We need strong, central coordinated leadership in this moment of crisis to help health care providers get the medicine, equipment and personnel they need to save American lives. Ventilators, protective gear and other medical instruments should have been mass produced starting in February. Isolating the United States through the cessation of international travel should have been halted weeks before it was in March.
Though the president spent most of last week promising Americans will be able to fill the pews on Easter, before backtracking on Sunday, the worst thing Americans can do now is leave their homes, thereby preventing health care providers from addressing those in need. The Trump administration’s delays in reacting and misinformation have exacerbated the spread of covid-19. New York state was an early hotspot, but because New York state and city officials acted rapidly to close schools, create areas of containment and offer drive-through testing sites, areas like New Rochelle, the first cluster site, have seen a dramatic drop in new cases.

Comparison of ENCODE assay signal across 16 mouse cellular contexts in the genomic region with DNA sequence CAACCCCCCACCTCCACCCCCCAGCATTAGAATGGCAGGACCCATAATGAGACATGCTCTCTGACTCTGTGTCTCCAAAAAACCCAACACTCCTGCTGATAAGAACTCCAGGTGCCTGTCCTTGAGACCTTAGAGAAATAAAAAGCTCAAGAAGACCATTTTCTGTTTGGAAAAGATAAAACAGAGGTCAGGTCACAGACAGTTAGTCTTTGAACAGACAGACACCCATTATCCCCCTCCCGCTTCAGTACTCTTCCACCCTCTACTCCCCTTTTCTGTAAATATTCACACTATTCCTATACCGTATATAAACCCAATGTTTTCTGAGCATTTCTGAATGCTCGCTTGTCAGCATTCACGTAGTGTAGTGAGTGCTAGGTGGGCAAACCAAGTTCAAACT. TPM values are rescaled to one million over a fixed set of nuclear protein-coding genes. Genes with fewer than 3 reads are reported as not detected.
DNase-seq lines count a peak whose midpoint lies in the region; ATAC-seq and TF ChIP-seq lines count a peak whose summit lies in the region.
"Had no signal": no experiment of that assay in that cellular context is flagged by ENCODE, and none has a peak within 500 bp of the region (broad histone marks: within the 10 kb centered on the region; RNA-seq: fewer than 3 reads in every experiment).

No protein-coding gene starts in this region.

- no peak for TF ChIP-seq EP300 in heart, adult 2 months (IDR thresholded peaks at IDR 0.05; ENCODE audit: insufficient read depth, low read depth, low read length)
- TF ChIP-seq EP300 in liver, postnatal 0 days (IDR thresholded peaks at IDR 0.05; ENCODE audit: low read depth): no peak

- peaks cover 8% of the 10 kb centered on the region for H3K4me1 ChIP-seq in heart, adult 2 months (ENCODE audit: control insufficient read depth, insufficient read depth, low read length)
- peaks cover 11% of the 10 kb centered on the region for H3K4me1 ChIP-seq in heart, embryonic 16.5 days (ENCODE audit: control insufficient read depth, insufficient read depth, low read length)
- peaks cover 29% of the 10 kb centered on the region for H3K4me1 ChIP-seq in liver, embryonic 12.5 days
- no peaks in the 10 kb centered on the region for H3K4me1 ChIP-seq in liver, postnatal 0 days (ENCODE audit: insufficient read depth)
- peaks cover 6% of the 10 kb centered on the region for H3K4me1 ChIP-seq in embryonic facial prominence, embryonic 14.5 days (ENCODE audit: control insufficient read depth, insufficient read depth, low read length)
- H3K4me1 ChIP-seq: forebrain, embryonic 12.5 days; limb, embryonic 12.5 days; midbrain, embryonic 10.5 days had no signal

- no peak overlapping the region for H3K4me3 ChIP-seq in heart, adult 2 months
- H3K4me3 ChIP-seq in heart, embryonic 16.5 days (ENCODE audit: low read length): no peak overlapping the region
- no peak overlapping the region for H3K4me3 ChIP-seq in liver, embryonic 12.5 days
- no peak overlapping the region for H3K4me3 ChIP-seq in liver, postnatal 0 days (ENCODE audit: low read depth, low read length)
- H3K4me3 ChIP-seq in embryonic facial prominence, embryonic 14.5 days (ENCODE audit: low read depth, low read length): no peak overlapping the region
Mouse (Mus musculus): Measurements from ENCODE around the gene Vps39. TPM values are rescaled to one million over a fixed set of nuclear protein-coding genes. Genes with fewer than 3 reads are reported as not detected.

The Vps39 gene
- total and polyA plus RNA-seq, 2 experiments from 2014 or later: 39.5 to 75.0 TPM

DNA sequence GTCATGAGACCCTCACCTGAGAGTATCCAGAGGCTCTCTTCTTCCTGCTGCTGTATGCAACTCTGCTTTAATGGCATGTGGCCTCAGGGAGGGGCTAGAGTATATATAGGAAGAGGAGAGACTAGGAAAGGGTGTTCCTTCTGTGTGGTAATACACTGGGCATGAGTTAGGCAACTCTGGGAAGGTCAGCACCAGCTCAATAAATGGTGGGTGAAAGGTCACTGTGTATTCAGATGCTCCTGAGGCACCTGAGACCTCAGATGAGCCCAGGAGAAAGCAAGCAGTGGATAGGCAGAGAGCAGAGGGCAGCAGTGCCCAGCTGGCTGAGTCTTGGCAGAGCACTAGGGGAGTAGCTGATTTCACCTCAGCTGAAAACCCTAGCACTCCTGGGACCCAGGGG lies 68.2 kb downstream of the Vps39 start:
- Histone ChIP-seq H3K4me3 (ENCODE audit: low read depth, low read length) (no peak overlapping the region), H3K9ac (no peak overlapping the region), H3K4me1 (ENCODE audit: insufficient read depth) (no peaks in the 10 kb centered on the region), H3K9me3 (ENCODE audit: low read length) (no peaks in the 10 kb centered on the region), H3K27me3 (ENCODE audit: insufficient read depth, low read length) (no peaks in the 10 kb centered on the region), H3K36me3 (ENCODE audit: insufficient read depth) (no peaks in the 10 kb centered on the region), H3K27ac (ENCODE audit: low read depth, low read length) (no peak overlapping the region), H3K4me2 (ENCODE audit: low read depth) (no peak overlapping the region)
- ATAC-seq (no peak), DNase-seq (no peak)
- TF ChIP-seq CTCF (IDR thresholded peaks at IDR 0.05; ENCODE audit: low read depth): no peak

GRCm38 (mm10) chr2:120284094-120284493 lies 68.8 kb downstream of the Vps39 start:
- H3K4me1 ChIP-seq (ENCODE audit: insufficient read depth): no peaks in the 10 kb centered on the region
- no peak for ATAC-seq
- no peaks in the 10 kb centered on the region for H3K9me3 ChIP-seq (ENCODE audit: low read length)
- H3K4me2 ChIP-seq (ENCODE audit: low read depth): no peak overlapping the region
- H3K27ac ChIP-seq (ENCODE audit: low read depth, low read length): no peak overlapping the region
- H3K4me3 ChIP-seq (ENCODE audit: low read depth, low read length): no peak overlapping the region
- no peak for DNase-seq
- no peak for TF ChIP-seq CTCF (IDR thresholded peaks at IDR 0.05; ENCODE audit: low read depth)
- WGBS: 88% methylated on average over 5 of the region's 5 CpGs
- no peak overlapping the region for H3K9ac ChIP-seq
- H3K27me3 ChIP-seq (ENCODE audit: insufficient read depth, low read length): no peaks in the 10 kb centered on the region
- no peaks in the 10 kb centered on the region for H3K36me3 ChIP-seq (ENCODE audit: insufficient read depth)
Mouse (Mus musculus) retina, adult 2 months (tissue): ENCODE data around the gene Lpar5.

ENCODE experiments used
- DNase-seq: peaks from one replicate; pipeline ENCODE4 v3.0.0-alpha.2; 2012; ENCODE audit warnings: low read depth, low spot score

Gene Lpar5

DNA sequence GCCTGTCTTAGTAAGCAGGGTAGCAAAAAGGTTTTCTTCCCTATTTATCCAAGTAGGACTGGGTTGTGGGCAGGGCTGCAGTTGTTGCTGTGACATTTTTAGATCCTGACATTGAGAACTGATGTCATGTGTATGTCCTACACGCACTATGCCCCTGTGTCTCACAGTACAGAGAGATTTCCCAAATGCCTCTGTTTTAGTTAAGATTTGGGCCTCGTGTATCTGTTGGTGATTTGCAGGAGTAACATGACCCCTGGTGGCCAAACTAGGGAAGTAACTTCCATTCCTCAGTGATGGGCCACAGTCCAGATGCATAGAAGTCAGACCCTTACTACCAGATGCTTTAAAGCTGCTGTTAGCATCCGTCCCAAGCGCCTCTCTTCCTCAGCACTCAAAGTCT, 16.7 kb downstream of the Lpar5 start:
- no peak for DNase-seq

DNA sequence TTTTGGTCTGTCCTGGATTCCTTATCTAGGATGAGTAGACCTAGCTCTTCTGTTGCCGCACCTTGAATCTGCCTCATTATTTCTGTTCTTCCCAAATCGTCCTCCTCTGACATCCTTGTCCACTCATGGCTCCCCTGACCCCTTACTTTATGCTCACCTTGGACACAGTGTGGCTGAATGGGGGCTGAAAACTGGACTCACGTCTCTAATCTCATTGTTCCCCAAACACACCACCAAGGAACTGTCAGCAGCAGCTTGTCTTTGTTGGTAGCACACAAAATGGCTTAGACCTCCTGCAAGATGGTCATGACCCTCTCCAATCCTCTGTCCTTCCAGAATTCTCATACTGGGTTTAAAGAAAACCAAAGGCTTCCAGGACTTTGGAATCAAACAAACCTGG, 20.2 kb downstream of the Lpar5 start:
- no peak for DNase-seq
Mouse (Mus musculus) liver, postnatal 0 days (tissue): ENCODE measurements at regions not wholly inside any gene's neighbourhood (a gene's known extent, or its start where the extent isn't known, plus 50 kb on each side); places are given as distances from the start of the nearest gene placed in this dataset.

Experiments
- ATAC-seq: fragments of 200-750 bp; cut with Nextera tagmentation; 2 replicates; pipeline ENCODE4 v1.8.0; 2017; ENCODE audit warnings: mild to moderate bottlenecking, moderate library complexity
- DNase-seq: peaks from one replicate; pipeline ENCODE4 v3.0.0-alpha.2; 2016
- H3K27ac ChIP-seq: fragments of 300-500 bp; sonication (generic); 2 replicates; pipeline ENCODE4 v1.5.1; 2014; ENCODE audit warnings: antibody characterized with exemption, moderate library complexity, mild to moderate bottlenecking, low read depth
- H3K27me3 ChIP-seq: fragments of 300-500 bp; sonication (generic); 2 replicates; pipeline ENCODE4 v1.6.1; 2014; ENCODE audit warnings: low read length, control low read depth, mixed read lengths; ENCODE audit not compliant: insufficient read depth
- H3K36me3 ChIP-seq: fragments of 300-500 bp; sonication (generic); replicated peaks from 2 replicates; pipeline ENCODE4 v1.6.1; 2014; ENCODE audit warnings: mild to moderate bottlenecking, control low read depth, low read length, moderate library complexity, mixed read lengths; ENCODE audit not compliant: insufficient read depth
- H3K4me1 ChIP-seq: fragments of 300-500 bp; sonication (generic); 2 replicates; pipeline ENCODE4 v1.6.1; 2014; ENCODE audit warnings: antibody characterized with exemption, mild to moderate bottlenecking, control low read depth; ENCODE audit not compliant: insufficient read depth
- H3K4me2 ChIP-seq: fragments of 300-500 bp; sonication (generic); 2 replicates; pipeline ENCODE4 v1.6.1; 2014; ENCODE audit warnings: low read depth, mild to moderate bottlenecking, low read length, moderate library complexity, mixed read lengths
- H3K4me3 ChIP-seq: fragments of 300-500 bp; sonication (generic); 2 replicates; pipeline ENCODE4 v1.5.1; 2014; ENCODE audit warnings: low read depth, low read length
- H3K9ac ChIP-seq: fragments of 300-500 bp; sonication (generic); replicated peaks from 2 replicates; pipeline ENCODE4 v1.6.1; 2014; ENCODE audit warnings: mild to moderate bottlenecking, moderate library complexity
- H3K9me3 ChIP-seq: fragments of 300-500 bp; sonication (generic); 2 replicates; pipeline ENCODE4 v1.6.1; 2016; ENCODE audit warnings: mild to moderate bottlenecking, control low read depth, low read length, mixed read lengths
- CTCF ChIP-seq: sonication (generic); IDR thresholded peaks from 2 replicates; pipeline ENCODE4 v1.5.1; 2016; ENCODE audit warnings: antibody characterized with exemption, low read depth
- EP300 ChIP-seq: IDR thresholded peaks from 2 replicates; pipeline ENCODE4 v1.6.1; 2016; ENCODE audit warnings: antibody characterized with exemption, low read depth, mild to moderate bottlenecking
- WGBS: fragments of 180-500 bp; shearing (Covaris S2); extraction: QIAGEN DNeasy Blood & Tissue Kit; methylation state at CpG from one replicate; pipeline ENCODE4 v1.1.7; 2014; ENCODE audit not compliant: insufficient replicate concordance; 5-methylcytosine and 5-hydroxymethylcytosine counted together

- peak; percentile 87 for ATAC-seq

Let us recognize that by demonizing those fighting fearlessly in New York, New Jersey and Connecticut, Trump has downplayed states’ needs for more equipment and has suggested that to act, he requires governors’ gratitude. As the rate of U.S. infections skyrockets, he appears poised to cast blame on “blue” states and cities to gain favor with his base. As New York City’s inadequate medical infrastructure endeavors tirelessly to save as many lives as possible and conducts drug research that may help the rest of the nation combat this lethal virus, we must recognize the dangerous new chapter of Trump’s xenophobia: The idea of quarantining New York cast members of our own nation as a ‘foreign’ element infecting the nation. Let us not learn from Trump’s xenophobia but rather from the mistakes of President Benjamin Harrison over a century ago: supporting science not xenophobia will lead us through this crisis.